Volvo Car Corporation has appointed Peter Horbury as new Vice President of Design. He replaces Steve Mattin, who has elected to leave the company.
Effective May 1, Peter Horbury, age 59, will assume responsibility for the division of Product Design within Volvo Cars. He will lead the next stage of the development of Volvo Cars' design language.
Horbury is currently Executive Director of Design, Ford Motor Company, responsible for the design strategy and execution of all Ford, Lincoln and Mercury products in North America. Prior to this role, Horbury was the Premier Automotive Group's (PAG) Executive Director of Design, leading the product design strategy for Aston Martin, Jaguar, Land Rover and Volvo. Horbury has more than two decades of expertise with luxury vehicles and has been ranked as one of the most renowned executives in the car industry.
From 1991 to 2002, Peter was the Design Director of Volvo Car Corporation, leading design teams in Sweden, Spain and California. He was responsible for creating and implementing the stylish new design language in all new models in the 1990s including the XC90 SUV and the award-winning concept cars like the Environmental Concept Car and Safety Concept Car.
"We are very happy to have Peter back on board here at Volvo. He will play an important role in taking our Scandinavian design language to the next level and ensure we continue to develop attractive cars for the premium market" says Stephen Odell, President and CEO of Volvo Car Corporation.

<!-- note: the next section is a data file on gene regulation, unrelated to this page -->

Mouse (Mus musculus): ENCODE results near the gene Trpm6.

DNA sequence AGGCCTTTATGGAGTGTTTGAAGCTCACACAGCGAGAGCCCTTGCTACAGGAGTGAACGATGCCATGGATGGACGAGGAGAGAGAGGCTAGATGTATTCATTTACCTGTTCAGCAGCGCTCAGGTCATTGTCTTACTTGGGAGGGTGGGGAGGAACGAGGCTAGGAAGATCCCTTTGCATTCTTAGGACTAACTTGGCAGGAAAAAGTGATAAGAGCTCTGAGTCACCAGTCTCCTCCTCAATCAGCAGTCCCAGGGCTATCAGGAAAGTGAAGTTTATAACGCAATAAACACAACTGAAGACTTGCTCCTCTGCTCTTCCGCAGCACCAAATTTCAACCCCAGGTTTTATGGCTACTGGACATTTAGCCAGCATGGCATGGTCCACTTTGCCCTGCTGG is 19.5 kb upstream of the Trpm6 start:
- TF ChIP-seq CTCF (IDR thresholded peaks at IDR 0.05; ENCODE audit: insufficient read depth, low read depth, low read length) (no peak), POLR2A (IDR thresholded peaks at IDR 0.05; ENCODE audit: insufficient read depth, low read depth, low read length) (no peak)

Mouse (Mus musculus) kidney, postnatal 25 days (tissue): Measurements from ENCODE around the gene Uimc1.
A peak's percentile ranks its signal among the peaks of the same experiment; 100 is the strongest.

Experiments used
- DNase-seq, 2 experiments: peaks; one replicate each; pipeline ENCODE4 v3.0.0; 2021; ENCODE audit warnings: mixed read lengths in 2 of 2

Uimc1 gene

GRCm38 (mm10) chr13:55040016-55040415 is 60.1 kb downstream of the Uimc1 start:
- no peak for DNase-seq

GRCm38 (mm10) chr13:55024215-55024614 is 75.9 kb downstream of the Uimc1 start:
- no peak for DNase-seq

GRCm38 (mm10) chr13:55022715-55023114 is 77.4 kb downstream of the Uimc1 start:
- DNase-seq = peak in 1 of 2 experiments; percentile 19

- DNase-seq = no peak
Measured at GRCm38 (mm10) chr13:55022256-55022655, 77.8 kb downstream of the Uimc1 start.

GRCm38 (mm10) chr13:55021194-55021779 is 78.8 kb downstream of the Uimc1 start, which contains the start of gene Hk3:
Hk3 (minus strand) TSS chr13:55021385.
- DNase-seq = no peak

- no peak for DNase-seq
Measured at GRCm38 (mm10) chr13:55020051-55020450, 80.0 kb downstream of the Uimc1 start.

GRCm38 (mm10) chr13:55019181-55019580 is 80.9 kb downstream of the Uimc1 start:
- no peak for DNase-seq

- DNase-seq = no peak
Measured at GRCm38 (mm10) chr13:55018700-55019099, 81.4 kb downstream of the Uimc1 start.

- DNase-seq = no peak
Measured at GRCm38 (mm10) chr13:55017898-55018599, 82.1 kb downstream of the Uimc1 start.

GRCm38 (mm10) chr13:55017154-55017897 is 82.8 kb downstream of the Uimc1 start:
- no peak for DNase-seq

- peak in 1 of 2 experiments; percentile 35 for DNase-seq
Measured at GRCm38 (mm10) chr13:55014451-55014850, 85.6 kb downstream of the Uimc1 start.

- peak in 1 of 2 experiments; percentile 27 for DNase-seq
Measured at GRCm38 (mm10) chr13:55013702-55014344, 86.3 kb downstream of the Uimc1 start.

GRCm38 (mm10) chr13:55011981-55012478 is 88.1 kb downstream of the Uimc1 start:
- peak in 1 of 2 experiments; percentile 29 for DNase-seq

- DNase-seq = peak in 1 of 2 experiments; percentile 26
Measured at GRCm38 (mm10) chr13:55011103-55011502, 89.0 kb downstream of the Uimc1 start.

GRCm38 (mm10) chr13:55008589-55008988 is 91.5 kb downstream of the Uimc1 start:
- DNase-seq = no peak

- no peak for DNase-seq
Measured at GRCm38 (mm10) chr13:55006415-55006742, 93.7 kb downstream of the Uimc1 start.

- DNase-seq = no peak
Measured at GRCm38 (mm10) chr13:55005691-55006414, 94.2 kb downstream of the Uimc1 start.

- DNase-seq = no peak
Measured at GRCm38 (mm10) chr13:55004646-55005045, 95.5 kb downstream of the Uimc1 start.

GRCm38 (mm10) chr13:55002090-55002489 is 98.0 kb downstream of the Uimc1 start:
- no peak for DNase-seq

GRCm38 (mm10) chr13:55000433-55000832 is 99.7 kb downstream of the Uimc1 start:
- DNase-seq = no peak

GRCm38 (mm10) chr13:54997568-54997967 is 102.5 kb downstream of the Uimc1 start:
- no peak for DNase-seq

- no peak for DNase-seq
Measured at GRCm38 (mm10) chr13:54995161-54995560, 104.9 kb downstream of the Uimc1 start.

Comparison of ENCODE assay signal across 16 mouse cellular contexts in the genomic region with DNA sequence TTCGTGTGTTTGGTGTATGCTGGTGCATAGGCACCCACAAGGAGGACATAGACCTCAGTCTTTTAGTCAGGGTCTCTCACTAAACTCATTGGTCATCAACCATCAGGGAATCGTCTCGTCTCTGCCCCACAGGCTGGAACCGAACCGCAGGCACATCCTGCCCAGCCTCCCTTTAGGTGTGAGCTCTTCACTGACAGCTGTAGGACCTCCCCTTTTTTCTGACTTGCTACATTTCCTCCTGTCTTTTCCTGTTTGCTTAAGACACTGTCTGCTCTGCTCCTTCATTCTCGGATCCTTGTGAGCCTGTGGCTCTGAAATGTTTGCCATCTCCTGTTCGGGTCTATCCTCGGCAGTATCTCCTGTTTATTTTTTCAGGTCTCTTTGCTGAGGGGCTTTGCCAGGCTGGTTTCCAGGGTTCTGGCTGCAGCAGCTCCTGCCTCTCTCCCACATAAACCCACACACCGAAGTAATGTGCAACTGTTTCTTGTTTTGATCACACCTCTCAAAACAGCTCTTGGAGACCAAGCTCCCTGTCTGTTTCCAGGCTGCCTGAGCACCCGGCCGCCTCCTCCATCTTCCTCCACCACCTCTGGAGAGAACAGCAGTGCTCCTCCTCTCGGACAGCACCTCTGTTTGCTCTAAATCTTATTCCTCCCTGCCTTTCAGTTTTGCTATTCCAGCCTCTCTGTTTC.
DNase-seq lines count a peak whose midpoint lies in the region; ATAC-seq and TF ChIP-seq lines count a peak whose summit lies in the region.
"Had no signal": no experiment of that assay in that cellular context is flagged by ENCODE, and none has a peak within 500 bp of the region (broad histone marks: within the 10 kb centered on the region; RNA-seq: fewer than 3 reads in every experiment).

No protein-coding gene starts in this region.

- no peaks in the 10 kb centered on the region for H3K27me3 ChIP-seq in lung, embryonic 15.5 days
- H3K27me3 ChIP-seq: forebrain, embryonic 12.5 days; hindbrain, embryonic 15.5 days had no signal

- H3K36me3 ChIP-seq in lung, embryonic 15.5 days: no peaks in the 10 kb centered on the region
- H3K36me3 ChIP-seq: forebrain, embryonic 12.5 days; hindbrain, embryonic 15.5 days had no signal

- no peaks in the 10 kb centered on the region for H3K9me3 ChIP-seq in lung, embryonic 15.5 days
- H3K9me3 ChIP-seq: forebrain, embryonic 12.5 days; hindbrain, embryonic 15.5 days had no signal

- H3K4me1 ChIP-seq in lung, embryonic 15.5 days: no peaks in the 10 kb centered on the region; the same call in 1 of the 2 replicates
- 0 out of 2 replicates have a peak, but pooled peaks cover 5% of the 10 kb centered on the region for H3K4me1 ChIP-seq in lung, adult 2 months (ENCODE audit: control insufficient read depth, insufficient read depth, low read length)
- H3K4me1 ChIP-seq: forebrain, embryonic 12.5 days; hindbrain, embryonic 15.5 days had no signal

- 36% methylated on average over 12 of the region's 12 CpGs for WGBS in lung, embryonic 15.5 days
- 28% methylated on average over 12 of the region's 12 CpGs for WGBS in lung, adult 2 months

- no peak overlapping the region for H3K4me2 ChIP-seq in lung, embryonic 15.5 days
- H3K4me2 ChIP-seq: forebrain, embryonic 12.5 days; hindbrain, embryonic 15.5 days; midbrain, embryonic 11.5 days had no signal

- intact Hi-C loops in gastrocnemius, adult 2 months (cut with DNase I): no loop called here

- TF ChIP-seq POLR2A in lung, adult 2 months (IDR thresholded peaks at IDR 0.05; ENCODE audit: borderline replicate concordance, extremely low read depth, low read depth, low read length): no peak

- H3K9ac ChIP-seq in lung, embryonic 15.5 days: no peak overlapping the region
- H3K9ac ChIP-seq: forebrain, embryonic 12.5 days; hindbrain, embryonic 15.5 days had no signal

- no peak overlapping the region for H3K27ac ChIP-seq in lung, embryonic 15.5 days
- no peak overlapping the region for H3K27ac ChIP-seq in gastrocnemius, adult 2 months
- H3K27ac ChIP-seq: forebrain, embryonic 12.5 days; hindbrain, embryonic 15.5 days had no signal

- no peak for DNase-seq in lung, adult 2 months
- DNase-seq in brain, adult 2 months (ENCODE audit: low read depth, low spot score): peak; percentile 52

Born in Alnwick, Northumberland, UK, Horbury received his master's degree in Automotive Design from the Royal College of Art in 1974 and an undergraduate degree from Newcastle-upon-Tyne College of Art and Industrial Design in 1972. He was named Autocar's Designer of the Year in 1998. During his 35-year career, he has been involved in the design of more than 60 cars, trucks, buses and motorcycles.
"I'm extremely pleased to be back in Sweden and the great brand of Volvo. Volvo has a very strong design identity and it will be a privilege to work with the team to develop the Scandinavian design language in future products, and contribute to the turn-around of the company", says Peter Horbury.
"I would also like to wish Steve Mattin every success in his future career and thank him for his dedication to Volvo Cars", concludes Stephen Odell.
(March 2006). Volvo is introducing a reworked identity as part of widespread changes to the way it markets itself.
The Swedish motor vehicle manufacturer has appointed branding agency Bite to develop its logo as part of a plan to elevate the marque's iron symbol to give it the same level of prominence as the Volvo mark.
The changes, which are the brand's most significant in 75 years, are intended to eradicate inconsistencies in the application of the Volvo identity across its models and communications.
The company also wants to make greater use of the iron symbol, which it claims is recognised as a good illustration of the strength and endurance of its vehicles.
The changes to the logo are subtle, with the iron mark now more curved and thicker bevelled edges. The shape of the arrow has also been changed slightly. The blue of the "Volvo" script is retained, but the silver used for the iron mark is now a softer matt shade in an attempt to give it a more luxurious feel.
The new look will be introduced across all the brand's promotional activity -- previously it had used only the word "Volvo".
The reworked logo will first appear on the C30 model, which is due to be launched at the Paris Motor Show in September, and international promotional material for the model. Volvo hopes the C30 will rid it of its traditional association as a safe choice of family car and make it appeal to a younger and broader audience.
The changes follow Volvo's decision to relaunch its customer magazine, which is produced by Redwood Publishing.